Odors bring citations for waste plant Complaints of illness fuel repeat notices at compost facility

'Sick all the time'

Operator pledges improvement, but neighbors skeptical

February 15, 1996|By Andrea F. Siegel | Andrea F. Siegel,SUN STAFF

The new yard-waste-composting plant on the Anne Arundel-Howard line has been cited by state environmental officials 10 times in the last three weeks for generating sickening smells.

The violation notices from the Maryland Department of the Environment describe a strong, musty smell that has caused itchy and burning eyes, headaches, respiratory discomfort and nausea in people complaining or in the state inspector.

The latest notice was issued yesterday, hours before the plant's operator met at the Jessup site with Anne Arundel County officials to promise that the situation would improve.

"It is a really uncomfortable feeling," said William Woodall, who lives on Ohio Avenue. "We've been having to put towels under our doors to keep the smell out."

The plant, in Howard County, is used by Anne Arundel, Howard and Baltimore counties. It is operated by Maryland Environmental Service, a quasi-public company.

In recent weeks, the stench from rotting leaves has caused nausea for some Dorsey residents.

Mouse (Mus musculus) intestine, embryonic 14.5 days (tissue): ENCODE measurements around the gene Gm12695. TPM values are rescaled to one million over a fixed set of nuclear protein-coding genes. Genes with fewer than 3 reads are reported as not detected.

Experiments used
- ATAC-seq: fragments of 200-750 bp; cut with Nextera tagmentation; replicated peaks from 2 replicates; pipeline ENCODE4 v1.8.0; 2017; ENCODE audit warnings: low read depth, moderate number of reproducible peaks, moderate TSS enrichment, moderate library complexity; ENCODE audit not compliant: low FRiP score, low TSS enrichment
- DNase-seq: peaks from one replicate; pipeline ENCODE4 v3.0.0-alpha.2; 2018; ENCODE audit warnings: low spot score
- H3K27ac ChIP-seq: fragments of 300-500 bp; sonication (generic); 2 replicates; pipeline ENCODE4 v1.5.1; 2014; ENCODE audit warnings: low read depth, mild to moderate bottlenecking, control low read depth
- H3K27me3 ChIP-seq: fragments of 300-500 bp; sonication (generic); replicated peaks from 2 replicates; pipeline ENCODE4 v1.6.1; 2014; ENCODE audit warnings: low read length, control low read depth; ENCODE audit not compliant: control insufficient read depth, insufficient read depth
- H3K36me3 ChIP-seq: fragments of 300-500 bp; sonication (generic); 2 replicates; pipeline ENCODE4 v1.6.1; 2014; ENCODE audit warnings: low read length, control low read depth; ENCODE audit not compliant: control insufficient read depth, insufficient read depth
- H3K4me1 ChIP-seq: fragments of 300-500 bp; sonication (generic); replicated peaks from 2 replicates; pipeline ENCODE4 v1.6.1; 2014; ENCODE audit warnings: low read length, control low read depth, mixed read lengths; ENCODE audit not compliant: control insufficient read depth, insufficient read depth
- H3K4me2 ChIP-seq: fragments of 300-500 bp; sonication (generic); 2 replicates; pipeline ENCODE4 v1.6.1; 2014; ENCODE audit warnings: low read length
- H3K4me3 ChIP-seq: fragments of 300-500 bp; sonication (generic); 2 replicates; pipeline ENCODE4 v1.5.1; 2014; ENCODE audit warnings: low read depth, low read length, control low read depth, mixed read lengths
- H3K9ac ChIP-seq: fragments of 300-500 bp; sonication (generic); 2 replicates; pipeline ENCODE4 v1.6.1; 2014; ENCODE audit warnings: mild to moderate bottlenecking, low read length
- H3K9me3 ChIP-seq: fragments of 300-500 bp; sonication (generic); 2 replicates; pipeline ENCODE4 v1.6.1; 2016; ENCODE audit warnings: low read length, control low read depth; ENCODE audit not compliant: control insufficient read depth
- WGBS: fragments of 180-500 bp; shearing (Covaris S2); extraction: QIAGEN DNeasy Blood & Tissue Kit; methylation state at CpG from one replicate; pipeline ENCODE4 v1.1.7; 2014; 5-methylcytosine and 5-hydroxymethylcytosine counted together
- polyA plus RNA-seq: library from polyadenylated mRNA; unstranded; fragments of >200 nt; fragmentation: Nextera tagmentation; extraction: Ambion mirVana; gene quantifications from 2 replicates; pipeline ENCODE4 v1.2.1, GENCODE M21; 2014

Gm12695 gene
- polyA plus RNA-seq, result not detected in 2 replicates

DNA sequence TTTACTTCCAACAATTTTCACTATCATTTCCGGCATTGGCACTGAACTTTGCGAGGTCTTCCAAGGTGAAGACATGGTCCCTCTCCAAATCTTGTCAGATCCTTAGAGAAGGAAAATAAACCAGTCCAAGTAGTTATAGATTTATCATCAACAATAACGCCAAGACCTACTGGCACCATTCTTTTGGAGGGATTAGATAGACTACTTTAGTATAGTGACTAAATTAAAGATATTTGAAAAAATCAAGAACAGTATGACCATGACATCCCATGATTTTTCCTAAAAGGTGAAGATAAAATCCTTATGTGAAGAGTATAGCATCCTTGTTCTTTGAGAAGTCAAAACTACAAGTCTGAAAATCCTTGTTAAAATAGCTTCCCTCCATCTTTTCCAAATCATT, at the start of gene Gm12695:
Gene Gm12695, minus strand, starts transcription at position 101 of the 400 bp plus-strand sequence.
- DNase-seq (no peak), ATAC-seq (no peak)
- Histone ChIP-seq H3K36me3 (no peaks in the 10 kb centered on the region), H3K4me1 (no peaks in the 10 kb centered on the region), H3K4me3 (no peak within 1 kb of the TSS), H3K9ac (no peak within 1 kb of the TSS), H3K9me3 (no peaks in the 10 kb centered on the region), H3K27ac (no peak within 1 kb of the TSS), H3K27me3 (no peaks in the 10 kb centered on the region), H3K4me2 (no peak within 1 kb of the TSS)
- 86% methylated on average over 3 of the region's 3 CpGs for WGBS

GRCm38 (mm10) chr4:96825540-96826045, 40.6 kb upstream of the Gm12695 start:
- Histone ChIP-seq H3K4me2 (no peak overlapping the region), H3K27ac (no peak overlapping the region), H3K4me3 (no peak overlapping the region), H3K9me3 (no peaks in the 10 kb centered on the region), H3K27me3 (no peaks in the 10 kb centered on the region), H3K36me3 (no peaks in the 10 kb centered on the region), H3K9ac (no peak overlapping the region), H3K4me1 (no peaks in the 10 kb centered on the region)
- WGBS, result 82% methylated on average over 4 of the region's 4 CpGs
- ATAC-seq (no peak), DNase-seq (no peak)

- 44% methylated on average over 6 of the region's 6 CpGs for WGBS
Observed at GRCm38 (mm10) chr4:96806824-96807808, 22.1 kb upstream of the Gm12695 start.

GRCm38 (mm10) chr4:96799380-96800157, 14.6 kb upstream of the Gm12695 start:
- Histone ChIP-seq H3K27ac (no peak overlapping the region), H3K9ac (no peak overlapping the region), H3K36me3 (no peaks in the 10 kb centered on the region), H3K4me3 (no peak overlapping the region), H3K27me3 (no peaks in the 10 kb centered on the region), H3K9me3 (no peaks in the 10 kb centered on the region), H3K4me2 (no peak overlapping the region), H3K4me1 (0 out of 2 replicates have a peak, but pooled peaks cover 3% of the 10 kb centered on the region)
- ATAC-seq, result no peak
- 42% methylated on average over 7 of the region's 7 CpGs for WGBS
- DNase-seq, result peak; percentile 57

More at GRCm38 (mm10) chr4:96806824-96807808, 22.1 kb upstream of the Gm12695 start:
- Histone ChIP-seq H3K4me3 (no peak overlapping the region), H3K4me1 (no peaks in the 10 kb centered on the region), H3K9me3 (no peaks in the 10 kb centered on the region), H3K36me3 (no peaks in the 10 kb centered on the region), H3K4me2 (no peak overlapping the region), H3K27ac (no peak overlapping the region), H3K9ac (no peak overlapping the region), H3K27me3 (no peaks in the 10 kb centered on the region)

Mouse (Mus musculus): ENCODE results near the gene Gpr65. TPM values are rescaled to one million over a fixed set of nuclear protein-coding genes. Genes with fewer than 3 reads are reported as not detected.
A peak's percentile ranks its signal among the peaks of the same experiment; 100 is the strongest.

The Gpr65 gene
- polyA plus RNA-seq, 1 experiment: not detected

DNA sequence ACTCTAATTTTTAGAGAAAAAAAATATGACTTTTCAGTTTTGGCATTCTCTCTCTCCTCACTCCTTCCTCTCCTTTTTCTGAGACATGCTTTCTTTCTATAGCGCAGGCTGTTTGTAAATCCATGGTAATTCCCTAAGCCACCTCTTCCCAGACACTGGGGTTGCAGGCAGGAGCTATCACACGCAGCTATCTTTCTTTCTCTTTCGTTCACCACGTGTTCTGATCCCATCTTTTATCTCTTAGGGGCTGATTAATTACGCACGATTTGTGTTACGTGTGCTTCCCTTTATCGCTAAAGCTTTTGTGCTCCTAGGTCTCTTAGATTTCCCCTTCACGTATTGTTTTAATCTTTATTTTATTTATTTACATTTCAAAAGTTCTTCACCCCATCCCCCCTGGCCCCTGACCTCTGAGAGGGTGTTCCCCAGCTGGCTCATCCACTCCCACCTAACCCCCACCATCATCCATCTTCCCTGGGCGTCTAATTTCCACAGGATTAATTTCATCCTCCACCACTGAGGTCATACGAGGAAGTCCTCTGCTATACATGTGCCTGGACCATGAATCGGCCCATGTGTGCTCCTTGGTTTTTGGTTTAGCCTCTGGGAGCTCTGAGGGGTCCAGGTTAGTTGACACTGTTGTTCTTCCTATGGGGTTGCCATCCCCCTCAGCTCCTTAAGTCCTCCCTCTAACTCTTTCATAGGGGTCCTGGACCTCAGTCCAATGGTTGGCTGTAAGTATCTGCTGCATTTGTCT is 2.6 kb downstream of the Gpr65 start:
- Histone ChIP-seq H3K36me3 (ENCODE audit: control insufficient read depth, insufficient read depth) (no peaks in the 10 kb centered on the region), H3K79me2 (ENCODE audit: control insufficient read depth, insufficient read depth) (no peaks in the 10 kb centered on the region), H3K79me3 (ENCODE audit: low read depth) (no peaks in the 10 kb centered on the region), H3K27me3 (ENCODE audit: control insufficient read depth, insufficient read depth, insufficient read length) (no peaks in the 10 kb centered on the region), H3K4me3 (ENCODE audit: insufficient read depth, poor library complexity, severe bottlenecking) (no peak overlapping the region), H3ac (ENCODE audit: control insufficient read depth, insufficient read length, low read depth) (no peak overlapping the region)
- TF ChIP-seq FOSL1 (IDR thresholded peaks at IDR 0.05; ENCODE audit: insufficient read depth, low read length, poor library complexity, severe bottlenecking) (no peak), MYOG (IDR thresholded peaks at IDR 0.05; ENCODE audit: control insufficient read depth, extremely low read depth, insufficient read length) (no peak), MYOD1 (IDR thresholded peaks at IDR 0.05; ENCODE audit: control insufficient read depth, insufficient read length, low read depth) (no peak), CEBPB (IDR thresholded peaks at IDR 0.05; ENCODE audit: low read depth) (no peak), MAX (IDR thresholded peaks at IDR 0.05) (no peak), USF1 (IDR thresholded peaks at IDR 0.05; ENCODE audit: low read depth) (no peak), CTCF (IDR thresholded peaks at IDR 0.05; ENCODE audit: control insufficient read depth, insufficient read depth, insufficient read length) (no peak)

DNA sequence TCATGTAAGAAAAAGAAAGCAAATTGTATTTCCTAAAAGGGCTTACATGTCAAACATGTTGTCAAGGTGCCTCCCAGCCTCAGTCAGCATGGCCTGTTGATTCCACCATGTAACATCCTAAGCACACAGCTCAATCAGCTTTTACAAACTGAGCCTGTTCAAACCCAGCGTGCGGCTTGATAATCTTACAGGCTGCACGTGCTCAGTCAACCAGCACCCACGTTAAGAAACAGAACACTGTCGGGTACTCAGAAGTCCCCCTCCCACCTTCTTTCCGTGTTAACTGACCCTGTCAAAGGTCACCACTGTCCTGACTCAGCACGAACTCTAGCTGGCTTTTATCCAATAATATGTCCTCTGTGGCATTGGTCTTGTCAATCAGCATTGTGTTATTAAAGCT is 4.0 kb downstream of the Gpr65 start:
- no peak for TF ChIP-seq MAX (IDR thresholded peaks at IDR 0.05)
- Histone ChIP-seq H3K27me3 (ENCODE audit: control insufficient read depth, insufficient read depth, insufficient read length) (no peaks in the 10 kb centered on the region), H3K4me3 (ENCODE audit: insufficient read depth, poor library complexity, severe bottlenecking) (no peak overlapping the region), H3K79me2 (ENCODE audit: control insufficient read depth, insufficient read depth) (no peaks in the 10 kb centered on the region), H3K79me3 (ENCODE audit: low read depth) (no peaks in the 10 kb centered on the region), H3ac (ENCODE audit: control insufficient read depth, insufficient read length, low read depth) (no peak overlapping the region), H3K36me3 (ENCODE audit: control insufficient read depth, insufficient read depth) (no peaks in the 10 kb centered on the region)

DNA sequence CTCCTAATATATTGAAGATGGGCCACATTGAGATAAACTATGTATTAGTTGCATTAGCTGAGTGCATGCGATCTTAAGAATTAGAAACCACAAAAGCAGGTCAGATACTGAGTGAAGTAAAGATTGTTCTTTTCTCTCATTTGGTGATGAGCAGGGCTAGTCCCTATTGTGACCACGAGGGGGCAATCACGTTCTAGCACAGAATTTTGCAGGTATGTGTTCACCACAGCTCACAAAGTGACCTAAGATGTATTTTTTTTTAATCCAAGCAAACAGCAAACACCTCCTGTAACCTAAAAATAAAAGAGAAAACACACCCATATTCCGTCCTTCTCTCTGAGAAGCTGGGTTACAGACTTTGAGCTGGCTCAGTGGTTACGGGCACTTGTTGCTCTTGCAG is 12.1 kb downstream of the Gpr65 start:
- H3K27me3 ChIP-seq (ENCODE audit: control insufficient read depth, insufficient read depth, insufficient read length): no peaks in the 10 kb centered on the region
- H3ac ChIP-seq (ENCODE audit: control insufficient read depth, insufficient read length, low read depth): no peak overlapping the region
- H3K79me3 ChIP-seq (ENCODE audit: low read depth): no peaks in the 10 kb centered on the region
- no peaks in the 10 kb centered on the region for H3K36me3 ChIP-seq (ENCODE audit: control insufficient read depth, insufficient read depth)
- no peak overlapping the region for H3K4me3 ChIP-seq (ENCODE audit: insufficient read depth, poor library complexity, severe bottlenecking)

"All these violations are doing nothing for my health and for my family," said Sharon Wieland, who lives on Ohio Avenue. "This place is slowly killing me."

Mrs. Wieland, who has asthma, said her physician has told her to breathe through a charcoal-filtered mask and has increased her use of inhaled medications to keep her airways open.

Her three young sons have had unprecedented nosebleeds and respiratory ailments since the composting plant opened in November, and the family's dog vomits when the smell gets particularly pungent, she said.

"The kids . . . they haven't been outside to play in a long time. They are sick all the time," she said.

The community is promising a standing-room-only turnout for Tuesday's Anne Arundel County Council meeting. At that time, Maryland Environmental and other officials are expected to respond to complaints made by neighbors in January.

James Peck, the company's director, said the problem began when the plant was not ready in time for fall leaf season. Mounds of leaves several stories high trapped odors, which were released as the decomposing leaves were moved into long rows for composting.

"It has only been in the last week that we have the site and the material configured for normal composting. We believe all those problems are in the past," he said.

A consultant hired by the company is expected to issue a report by the end of the week, Mr. Peck said. The state has brought in Lewis Carr, a University of Maryland professor of agricultural engineering, as a consultant.

Dr. Carr visited the plant Monday, said the smell wasn't strong and took samples to test.

Residents are furious, saying the counties should not have put their composting plant near residences.

"I do not want to smell anything from this thing when I step out of my house," Donald Davis said.

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